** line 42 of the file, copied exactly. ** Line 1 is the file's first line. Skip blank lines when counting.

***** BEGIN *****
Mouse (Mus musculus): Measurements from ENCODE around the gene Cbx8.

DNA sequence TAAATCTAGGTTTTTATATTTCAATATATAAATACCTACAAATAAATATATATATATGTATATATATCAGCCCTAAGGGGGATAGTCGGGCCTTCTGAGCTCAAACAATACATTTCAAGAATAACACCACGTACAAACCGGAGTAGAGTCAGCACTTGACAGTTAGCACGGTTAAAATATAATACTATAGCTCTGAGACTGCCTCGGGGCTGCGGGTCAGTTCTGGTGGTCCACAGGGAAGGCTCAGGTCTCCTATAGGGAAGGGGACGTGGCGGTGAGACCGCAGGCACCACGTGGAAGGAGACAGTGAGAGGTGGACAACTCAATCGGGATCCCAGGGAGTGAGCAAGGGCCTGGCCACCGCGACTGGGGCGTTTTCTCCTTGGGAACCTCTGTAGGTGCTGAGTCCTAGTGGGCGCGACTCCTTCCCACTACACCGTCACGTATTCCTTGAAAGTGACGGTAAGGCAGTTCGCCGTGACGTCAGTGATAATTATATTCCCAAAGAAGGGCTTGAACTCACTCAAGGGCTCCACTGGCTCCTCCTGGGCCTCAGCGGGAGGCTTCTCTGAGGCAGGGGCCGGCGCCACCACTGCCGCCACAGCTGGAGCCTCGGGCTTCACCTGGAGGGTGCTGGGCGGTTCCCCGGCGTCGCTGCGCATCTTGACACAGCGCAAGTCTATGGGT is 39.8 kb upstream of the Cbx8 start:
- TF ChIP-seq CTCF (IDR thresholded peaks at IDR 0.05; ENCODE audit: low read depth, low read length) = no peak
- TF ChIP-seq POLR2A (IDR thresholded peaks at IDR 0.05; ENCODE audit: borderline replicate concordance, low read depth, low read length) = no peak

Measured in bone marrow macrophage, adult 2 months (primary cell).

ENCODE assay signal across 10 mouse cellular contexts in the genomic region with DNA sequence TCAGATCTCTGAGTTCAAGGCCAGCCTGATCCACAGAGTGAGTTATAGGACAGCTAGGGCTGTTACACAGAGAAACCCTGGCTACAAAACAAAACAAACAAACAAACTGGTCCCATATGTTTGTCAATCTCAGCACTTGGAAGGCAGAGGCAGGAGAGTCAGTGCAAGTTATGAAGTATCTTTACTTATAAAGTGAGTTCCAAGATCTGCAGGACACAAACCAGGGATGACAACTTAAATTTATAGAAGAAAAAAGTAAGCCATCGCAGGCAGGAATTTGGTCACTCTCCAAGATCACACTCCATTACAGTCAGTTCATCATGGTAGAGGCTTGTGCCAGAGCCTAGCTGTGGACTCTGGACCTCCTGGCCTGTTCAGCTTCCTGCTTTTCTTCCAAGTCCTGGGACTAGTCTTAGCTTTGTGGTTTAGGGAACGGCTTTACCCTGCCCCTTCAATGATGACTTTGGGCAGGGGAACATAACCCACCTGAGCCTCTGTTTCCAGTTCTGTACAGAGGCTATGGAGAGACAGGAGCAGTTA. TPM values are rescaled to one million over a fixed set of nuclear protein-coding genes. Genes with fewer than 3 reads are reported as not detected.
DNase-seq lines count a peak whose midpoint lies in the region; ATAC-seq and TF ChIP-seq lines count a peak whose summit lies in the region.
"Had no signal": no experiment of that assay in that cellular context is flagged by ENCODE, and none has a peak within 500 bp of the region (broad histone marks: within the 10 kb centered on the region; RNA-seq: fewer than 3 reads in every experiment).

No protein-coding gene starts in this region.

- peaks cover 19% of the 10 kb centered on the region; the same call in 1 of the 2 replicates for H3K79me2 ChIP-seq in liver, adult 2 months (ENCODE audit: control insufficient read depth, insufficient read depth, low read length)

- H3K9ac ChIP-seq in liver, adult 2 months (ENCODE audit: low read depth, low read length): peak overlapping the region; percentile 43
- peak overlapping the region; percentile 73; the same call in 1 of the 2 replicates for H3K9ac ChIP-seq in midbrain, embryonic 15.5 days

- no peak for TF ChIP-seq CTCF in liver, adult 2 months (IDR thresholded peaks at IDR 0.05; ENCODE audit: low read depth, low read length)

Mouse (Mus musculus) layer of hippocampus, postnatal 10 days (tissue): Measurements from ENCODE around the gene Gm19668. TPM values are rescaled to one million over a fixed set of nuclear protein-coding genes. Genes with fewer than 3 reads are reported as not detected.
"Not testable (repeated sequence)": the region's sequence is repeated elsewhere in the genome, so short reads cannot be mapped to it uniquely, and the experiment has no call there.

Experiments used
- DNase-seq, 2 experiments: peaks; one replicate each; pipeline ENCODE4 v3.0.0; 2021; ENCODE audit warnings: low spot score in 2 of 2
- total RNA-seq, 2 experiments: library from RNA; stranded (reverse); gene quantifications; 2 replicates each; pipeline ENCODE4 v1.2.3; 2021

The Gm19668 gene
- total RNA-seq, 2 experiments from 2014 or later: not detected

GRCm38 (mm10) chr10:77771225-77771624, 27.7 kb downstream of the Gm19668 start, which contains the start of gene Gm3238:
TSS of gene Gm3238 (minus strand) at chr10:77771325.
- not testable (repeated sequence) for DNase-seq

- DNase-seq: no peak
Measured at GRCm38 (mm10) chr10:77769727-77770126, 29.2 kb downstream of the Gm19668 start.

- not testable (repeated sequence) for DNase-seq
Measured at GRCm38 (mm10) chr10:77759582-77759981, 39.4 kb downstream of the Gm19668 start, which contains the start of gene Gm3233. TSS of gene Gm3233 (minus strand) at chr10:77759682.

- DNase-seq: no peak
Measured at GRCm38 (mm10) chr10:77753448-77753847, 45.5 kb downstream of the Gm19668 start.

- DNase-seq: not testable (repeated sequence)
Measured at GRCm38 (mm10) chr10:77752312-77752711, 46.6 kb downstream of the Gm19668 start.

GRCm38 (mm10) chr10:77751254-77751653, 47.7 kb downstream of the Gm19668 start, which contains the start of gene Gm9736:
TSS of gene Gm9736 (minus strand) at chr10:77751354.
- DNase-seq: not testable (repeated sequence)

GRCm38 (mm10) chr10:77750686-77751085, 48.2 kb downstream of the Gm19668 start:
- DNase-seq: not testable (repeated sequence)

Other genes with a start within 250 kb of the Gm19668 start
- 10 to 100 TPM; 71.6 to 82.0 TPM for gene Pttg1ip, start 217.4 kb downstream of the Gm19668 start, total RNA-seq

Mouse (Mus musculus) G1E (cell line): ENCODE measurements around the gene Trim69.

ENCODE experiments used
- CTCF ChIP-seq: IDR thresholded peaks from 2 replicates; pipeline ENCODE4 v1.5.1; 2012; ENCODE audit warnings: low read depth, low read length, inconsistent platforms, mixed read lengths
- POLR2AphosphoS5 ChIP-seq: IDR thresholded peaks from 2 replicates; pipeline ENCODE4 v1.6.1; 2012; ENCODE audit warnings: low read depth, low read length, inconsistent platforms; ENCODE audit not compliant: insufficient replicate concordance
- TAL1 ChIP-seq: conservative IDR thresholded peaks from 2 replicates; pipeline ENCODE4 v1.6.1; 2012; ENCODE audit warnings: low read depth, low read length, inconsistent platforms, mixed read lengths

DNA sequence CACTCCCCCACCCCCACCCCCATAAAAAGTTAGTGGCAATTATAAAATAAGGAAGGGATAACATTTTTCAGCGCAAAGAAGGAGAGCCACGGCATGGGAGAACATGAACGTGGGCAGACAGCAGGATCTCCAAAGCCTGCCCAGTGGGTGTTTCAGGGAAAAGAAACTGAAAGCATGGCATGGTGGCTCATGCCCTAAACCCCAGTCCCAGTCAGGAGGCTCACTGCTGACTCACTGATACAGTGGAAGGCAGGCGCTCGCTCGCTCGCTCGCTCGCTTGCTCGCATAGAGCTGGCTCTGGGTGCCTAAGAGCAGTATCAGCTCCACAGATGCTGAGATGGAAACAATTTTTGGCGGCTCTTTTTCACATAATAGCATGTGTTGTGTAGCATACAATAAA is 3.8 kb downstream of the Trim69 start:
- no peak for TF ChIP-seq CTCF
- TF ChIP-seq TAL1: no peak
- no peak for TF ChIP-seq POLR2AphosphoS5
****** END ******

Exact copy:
- POLR2AphosphoS5 ChIP-seq: IDR thresholded peaks from 2 replicates; pipeline ENCODE4 v1.6.1; 2012; ENCODE audit warnings: low read depth, low read length, inconsistent platforms; ENCODE audit not compliant: insufficient replicate concordance